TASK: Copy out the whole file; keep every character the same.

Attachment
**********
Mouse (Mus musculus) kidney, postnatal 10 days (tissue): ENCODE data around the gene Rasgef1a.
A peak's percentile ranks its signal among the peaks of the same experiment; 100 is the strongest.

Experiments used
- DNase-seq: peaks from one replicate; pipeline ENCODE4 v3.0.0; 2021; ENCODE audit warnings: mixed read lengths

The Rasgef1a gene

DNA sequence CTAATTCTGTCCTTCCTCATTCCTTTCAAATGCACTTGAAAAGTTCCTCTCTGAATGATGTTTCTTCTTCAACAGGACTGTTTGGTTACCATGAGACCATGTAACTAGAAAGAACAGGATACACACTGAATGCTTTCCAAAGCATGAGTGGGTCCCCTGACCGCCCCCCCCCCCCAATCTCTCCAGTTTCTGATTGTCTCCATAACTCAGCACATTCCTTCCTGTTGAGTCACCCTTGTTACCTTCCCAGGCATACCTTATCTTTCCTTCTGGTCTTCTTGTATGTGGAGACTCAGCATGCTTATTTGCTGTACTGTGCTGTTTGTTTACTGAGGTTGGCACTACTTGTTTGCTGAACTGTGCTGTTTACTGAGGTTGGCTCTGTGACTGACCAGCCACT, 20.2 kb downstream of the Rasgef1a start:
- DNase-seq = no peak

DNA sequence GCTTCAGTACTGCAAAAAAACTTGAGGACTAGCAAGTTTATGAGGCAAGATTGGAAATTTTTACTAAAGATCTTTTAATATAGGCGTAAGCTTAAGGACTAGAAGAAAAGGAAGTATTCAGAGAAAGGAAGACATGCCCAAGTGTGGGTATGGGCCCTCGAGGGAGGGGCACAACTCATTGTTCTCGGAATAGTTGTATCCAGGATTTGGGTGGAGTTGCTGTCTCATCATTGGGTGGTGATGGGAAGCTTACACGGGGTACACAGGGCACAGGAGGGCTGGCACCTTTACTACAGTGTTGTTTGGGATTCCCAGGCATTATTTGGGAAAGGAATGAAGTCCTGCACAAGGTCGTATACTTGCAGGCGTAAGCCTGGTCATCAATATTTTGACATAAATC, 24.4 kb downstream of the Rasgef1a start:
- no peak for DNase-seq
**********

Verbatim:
Mouse (Mus musculus) kidney, postnatal 10 days (tissue): ENCODE data around the gene Rasgef1a.
A peak's percentile ranks its signal among the peaks of the same experiment; 100 is the strongest.

Experiments used
- DNase-seq: peaks from one replicate; pipeline ENCODE4 v3.0.0; 2021; ENCODE audit warnings: mixed read lengths

The Rasgef1a gene

DNA sequence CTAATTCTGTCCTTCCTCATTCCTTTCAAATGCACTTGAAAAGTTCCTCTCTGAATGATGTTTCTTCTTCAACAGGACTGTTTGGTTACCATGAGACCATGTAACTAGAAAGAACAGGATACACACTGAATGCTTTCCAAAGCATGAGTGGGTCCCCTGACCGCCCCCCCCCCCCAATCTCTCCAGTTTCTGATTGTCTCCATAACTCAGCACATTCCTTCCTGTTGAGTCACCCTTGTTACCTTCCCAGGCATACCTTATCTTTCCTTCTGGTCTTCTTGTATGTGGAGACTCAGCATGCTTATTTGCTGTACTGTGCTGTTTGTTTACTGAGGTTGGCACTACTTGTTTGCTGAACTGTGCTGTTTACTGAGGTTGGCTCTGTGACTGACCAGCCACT, 20.2 kb downstream of the Rasgef1a start:
- DNase-seq = no peak

DNA sequence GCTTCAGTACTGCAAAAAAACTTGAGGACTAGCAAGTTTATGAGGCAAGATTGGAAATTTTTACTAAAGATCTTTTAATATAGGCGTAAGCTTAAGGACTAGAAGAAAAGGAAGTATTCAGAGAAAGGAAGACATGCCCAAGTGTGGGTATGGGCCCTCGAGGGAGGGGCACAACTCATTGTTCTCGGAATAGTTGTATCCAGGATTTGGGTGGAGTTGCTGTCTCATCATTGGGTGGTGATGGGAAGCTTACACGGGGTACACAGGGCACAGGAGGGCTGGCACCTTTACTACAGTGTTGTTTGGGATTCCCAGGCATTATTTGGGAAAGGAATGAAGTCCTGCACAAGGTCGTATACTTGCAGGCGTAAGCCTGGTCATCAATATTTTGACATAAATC, 24.4 kb downstream of the Rasgef1a start:
- no peak for DNase-seq